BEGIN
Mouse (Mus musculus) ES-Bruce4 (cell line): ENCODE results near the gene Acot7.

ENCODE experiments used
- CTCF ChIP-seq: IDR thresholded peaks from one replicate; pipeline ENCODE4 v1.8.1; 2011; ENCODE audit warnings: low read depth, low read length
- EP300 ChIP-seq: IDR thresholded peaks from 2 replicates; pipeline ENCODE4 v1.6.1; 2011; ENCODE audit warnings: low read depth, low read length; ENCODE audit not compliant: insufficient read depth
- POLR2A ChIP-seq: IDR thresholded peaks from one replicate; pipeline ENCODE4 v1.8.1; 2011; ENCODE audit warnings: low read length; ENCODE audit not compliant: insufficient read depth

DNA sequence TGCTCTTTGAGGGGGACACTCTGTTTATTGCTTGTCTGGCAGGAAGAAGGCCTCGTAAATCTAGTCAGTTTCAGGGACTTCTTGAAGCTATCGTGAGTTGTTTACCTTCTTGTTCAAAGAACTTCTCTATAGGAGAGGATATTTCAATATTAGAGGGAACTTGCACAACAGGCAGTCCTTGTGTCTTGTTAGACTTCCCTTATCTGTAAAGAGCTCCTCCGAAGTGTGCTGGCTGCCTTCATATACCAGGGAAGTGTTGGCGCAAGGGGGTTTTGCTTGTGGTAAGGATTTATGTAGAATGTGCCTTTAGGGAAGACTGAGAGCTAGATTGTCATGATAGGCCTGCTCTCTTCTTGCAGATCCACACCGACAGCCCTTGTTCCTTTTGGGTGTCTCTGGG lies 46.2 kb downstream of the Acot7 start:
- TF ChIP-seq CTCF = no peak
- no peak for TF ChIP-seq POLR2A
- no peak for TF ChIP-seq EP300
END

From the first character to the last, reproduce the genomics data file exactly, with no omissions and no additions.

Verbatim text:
Mouse (Mus musculus) ES-Bruce4 (cell line): ENCODE results near the gene Acot7.

ENCODE experiments used
- CTCF ChIP-seq: IDR thresholded peaks from one replicate; pipeline ENCODE4 v1.8.1; 2011; ENCODE audit warnings: low read depth, low read length
- EP300 ChIP-seq: IDR thresholded peaks from 2 replicates; pipeline ENCODE4 v1.6.1; 2011; ENCODE audit warnings: low read depth, low read length; ENCODE audit not compliant: insufficient read depth
- POLR2A ChIP-seq: IDR thresholded peaks from one replicate; pipeline ENCODE4 v1.8.1; 2011; ENCODE audit warnings: low read length; ENCODE audit not compliant: insufficient read depth

DNA sequence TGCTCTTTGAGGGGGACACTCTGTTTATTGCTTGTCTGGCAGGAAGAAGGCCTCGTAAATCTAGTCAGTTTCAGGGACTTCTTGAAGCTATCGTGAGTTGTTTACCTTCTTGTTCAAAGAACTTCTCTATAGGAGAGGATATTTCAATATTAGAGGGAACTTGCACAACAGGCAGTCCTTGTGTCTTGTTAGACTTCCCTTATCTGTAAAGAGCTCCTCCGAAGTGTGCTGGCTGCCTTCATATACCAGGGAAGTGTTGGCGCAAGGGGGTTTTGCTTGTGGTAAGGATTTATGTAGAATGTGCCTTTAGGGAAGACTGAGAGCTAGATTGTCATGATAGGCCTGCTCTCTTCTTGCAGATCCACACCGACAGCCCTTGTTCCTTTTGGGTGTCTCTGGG lies 46.2 kb downstream of the Acot7 start:
- TF ChIP-seq CTCF = no peak
- no peak for TF ChIP-seq POLR2A
- no peak for TF ChIP-seq EP300